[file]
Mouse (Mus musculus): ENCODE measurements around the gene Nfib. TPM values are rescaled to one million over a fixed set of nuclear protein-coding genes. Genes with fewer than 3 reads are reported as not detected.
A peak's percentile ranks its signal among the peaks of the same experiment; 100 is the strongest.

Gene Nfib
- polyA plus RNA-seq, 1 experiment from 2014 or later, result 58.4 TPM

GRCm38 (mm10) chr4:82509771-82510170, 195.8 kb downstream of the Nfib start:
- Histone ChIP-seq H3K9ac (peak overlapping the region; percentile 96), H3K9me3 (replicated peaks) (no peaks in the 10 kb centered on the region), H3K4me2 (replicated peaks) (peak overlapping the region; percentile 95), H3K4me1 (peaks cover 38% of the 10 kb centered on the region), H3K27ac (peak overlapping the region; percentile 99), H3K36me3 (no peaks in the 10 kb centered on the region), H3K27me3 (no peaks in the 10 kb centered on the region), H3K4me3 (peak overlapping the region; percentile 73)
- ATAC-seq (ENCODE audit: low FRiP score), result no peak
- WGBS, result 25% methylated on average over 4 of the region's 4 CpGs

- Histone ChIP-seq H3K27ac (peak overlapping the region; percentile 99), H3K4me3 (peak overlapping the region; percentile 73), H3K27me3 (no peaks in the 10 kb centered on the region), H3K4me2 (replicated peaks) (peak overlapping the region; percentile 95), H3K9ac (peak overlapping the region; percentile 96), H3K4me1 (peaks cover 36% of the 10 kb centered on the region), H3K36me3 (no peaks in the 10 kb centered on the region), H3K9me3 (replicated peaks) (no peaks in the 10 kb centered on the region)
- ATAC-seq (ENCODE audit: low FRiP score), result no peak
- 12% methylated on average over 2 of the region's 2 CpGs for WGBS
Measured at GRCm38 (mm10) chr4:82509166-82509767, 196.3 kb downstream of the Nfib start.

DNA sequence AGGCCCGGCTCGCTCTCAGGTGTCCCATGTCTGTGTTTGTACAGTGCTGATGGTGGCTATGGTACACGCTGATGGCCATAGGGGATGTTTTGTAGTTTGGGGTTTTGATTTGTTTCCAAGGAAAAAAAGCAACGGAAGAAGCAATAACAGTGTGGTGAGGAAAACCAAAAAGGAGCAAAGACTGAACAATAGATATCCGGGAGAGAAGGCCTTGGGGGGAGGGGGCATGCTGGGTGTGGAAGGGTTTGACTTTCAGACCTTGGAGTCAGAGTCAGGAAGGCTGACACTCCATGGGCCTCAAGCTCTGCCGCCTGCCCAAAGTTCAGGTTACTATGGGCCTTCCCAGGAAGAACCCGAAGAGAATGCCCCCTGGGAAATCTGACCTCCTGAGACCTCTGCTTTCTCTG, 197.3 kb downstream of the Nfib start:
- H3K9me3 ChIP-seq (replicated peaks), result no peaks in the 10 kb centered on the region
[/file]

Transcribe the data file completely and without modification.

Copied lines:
Mouse (Mus musculus): ENCODE measurements around the gene Nfib. TPM values are rescaled to one million over a fixed set of nuclear protein-coding genes. Genes with fewer than 3 reads are reported as not detected.
A peak's percentile ranks its signal among the peaks of the same experiment; 100 is the strongest.

Gene Nfib
- polyA plus RNA-seq, 1 experiment from 2014 or later, result 58.4 TPM

GRCm38 (mm10) chr4:82509771-82510170, 195.8 kb downstream of the Nfib start:
- Histone ChIP-seq H3K9ac (peak overlapping the region; percentile 96), H3K9me3 (replicated peaks) (no peaks in the 10 kb centered on the region), H3K4me2 (replicated peaks) (peak overlapping the region; percentile 95), H3K4me1 (peaks cover 38% of the 10 kb centered on the region), H3K27ac (peak overlapping the region; percentile 99), H3K36me3 (no peaks in the 10 kb centered on the region), H3K27me3 (no peaks in the 10 kb centered on the region), H3K4me3 (peak overlapping the region; percentile 73)
- ATAC-seq (ENCODE audit: low FRiP score), result no peak
- WGBS, result 25% methylated on average over 4 of the region's 4 CpGs

- Histone ChIP-seq H3K27ac (peak overlapping the region; percentile 99), H3K4me3 (peak overlapping the region; percentile 73), H3K27me3 (no peaks in the 10 kb centered on the region), H3K4me2 (replicated peaks) (peak overlapping the region; percentile 95), H3K9ac (peak overlapping the region; percentile 96), H3K4me1 (peaks cover 36% of the 10 kb centered on the region), H3K36me3 (no peaks in the 10 kb centered on the region), H3K9me3 (replicated peaks) (no peaks in the 10 kb centered on the region)
- ATAC-seq (ENCODE audit: low FRiP score), result no peak
- 12% methylated on average over 2 of the region's 2 CpGs for WGBS
Measured at GRCm38 (mm10) chr4:82509166-82509767, 196.3 kb downstream of the Nfib start.

DNA sequence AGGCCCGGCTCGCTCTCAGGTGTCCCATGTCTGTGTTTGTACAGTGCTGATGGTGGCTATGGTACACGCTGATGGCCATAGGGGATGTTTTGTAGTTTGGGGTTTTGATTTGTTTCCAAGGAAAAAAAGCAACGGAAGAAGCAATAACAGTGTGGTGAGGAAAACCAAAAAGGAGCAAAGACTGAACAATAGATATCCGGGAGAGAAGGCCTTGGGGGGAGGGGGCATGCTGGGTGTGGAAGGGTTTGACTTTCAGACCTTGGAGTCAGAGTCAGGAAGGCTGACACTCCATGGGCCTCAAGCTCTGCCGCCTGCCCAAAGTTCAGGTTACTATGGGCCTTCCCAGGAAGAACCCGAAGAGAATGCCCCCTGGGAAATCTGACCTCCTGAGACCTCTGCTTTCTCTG, 197.3 kb downstream of the Nfib start:
- H3K9me3 ChIP-seq (replicated peaks), result no peaks in the 10 kb centered on the region